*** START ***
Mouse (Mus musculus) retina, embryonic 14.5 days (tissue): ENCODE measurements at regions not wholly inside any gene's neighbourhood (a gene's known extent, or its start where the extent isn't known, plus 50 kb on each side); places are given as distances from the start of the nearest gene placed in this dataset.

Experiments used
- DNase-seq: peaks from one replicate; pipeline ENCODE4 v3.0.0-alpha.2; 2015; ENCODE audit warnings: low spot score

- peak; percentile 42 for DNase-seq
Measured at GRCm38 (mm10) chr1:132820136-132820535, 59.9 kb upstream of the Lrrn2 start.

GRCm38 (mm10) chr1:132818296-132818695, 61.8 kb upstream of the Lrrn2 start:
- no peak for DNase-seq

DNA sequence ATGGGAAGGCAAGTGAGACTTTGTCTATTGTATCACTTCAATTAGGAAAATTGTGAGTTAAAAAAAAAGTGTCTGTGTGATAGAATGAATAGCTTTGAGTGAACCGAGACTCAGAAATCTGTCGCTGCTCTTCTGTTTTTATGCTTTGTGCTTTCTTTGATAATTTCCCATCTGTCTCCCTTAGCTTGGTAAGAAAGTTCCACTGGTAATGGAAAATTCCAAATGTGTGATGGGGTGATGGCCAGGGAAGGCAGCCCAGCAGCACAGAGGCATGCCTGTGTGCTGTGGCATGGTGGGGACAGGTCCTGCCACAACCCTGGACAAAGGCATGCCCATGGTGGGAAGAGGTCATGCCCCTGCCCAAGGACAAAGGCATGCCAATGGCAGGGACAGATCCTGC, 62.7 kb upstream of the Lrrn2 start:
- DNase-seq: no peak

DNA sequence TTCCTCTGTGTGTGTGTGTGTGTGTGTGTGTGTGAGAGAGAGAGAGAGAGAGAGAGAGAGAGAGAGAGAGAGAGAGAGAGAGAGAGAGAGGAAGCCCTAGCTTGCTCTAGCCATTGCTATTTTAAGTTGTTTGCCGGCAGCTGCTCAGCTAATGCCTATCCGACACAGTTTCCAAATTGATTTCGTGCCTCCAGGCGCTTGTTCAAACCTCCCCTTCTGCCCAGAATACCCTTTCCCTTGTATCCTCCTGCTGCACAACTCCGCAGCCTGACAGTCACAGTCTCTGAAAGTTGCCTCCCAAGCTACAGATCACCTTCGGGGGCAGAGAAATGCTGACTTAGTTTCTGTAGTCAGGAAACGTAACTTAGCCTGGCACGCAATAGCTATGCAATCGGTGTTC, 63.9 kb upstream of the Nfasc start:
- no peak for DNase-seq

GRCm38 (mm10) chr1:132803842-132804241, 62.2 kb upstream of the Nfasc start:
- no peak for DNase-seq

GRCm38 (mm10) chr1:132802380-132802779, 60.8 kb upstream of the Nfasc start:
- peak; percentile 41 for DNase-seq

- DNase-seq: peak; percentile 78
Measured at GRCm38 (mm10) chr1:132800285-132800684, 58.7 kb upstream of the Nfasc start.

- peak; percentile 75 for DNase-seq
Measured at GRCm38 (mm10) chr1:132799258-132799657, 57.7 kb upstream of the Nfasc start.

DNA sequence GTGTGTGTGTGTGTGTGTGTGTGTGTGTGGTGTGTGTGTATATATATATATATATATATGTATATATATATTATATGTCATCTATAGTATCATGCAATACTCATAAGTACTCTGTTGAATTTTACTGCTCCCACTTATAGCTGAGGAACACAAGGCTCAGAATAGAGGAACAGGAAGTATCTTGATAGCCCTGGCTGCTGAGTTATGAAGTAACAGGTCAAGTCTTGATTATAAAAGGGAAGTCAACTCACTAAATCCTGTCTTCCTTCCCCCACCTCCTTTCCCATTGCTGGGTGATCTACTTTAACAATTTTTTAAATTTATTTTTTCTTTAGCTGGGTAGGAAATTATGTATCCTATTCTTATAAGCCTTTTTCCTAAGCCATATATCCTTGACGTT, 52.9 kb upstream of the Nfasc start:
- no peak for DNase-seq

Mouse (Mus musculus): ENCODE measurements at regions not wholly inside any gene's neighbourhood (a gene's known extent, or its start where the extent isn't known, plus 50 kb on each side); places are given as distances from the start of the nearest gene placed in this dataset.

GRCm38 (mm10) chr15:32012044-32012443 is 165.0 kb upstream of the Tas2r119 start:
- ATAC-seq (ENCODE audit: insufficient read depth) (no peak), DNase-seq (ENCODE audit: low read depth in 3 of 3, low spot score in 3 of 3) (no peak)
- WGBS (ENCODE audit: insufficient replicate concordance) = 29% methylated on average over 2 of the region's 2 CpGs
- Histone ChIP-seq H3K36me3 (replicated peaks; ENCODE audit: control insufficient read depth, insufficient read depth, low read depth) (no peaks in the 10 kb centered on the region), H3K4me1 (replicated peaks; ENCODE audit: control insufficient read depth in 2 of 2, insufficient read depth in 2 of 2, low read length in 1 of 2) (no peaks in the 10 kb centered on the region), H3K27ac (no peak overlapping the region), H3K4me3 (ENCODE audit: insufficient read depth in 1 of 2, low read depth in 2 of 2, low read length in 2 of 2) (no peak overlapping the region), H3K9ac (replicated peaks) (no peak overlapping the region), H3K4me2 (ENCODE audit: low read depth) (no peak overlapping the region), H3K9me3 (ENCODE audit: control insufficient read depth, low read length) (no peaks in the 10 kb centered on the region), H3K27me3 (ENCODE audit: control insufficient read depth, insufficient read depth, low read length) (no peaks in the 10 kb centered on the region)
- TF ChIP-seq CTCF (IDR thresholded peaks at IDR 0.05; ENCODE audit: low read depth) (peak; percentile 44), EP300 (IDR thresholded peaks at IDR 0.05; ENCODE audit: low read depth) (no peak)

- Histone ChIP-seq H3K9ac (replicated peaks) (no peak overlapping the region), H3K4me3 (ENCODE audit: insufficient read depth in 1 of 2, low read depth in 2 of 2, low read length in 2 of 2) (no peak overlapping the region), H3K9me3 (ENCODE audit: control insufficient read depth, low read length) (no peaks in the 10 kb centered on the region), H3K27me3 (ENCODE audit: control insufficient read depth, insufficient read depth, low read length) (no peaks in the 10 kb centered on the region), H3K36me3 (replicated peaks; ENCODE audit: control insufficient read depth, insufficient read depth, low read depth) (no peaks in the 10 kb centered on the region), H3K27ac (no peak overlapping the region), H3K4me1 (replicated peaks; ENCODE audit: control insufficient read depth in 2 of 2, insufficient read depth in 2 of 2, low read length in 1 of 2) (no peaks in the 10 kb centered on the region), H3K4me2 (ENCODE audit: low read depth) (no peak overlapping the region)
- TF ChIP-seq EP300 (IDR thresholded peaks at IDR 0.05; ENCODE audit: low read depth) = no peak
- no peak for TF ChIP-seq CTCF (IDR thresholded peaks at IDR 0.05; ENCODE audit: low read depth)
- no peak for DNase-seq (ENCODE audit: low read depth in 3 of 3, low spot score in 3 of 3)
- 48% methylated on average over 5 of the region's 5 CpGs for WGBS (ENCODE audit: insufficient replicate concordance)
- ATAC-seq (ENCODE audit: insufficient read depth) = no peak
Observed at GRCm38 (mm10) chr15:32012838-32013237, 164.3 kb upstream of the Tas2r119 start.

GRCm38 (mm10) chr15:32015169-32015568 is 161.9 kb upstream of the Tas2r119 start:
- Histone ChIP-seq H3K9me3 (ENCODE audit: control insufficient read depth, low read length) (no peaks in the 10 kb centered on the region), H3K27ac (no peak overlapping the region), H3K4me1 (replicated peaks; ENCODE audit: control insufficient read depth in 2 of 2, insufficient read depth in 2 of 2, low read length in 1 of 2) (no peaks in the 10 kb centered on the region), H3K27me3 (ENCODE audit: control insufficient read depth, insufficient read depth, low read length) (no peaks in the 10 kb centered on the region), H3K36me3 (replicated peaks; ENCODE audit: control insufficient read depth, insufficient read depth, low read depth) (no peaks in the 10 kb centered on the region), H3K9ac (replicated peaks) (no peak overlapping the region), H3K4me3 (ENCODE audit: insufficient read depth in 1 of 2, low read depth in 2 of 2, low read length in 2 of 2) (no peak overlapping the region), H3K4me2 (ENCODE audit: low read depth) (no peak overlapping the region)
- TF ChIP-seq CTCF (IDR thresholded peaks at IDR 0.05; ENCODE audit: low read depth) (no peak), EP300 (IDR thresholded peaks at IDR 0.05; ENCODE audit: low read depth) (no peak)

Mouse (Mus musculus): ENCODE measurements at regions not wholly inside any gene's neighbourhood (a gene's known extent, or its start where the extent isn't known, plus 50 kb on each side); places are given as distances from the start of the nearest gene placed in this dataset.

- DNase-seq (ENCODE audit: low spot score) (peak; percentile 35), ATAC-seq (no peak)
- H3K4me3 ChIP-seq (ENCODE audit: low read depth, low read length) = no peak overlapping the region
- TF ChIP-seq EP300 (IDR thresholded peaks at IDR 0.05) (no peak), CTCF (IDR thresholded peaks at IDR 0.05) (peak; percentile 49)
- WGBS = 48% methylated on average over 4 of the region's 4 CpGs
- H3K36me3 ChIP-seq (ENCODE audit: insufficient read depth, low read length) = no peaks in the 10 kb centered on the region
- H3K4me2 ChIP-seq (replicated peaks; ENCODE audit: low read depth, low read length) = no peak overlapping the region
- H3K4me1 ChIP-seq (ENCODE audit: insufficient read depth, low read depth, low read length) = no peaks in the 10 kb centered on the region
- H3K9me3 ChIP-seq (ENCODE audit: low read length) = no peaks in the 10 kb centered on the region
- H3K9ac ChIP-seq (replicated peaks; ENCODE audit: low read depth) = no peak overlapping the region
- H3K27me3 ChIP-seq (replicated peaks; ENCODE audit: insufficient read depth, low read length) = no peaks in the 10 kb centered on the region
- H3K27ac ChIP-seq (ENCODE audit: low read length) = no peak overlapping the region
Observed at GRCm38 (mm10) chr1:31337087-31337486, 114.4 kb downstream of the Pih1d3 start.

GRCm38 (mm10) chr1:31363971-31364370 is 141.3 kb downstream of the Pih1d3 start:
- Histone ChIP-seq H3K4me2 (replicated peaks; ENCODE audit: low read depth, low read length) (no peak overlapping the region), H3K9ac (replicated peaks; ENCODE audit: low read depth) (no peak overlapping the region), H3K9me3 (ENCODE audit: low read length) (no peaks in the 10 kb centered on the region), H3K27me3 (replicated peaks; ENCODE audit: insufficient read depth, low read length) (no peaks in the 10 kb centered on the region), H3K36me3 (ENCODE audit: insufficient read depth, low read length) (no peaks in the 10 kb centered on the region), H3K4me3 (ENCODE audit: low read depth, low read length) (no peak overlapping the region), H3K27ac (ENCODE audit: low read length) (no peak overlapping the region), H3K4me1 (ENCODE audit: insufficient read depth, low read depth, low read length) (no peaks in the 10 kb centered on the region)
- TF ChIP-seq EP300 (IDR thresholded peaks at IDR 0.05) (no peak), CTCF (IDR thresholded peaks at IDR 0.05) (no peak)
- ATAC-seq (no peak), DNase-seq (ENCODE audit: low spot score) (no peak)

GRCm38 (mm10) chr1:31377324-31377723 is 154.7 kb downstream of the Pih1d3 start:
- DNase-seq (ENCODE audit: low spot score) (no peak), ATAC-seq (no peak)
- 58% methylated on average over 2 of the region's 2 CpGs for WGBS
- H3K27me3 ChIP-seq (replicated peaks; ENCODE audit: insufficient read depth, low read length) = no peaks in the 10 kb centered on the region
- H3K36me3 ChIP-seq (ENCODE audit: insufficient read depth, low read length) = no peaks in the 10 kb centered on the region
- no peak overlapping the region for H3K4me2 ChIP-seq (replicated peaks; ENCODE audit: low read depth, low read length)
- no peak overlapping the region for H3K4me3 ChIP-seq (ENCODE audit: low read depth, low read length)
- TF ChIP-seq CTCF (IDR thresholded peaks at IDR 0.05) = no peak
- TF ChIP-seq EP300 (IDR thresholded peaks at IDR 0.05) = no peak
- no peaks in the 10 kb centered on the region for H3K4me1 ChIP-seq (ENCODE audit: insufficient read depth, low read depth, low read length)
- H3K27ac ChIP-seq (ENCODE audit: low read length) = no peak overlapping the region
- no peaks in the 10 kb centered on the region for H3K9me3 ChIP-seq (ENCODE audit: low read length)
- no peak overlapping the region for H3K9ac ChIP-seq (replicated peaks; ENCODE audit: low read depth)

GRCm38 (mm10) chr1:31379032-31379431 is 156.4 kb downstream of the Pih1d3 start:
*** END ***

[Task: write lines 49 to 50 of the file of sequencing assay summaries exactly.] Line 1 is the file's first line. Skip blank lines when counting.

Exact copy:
- H3K27ac ChIP-seq (ENCODE audit: low read length) = no peak overlapping the region
Observed at GRCm38 (mm10) chr1:31337087-31337486, 114.4 kb downstream of the Pih1d3 start.